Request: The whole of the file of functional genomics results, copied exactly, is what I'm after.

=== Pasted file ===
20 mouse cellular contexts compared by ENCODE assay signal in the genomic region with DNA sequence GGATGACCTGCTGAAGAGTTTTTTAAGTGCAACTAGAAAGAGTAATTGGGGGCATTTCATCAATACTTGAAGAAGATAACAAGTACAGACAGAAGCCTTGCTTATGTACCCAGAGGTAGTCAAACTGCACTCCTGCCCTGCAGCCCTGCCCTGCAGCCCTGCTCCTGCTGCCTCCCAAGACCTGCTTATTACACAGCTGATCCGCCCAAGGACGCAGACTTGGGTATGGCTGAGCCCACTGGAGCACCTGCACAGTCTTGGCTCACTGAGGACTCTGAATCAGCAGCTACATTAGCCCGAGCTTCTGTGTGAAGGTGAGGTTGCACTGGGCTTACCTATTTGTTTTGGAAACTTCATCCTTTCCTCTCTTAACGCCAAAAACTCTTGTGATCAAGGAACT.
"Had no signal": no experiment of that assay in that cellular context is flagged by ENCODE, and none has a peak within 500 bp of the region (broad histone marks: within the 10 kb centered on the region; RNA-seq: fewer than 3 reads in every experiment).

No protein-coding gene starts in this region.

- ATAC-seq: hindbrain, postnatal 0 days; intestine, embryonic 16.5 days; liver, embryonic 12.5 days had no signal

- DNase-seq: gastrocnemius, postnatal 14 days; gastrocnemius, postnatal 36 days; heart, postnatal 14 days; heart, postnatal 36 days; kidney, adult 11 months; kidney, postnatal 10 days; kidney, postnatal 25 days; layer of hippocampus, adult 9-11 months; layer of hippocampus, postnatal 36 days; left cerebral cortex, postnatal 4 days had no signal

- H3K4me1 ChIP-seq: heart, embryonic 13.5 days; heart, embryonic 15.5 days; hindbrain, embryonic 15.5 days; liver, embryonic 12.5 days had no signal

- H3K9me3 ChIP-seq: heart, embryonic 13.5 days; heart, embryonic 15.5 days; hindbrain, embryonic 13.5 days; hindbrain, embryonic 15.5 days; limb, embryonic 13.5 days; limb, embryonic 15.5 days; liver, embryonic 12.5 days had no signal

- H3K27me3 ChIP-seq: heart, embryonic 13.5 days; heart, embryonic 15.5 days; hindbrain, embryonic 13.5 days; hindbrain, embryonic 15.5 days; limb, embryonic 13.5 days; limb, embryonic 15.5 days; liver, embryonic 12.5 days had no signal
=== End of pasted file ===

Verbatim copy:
20 mouse cellular contexts compared by ENCODE assay signal in the genomic region with DNA sequence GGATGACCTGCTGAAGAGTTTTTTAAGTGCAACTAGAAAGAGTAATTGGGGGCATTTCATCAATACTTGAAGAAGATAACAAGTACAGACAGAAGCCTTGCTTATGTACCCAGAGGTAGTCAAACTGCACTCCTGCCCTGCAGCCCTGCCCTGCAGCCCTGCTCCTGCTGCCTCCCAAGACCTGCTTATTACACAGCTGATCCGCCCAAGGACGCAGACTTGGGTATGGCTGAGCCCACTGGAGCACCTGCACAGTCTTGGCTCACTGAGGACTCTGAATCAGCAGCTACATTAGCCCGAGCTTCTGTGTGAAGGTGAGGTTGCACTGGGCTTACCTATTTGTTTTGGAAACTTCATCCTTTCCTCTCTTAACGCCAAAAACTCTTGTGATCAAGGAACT.
"Had no signal": no experiment of that assay in that cellular context is flagged by ENCODE, and none has a peak within 500 bp of the region (broad histone marks: within the 10 kb centered on the region; RNA-seq: fewer than 3 reads in every experiment).

No protein-coding gene starts in this region.

- ATAC-seq: hindbrain, postnatal 0 days; intestine, embryonic 16.5 days; liver, embryonic 12.5 days had no signal

- DNase-seq: gastrocnemius, postnatal 14 days; gastrocnemius, postnatal 36 days; heart, postnatal 14 days; heart, postnatal 36 days; kidney, adult 11 months; kidney, postnatal 10 days; kidney, postnatal 25 days; layer of hippocampus, adult 9-11 months; layer of hippocampus, postnatal 36 days; left cerebral cortex, postnatal 4 days had no signal

- H3K4me1 ChIP-seq: heart, embryonic 13.5 days; heart, embryonic 15.5 days; hindbrain, embryonic 15.5 days; liver, embryonic 12.5 days had no signal

- H3K9me3 ChIP-seq: heart, embryonic 13.5 days; heart, embryonic 15.5 days; hindbrain, embryonic 13.5 days; hindbrain, embryonic 15.5 days; limb, embryonic 13.5 days; limb, embryonic 15.5 days; liver, embryonic 12.5 days had no signal

- H3K27me3 ChIP-seq: heart, embryonic 13.5 days; heart, embryonic 15.5 days; hindbrain, embryonic 13.5 days; hindbrain, embryonic 15.5 days; limb, embryonic 13.5 days; limb, embryonic 15.5 days; liver, embryonic 12.5 days had no signal